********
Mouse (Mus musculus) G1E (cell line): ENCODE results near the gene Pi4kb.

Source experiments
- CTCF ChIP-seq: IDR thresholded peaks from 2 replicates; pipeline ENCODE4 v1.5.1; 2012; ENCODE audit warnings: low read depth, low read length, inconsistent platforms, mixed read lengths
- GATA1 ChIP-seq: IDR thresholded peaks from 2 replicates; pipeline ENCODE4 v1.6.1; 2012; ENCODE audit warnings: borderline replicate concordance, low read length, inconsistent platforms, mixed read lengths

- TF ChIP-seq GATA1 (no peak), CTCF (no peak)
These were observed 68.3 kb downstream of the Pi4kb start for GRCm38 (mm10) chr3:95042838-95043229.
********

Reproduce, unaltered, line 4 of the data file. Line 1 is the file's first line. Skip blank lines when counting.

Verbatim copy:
- GATA1 ChIP-seq: IDR thresholded peaks from 2 replicates; pipeline ENCODE4 v1.6.1; 2012; ENCODE audit warnings: borderline replicate concordance, low read length, inconsistent platforms, mixed read lengths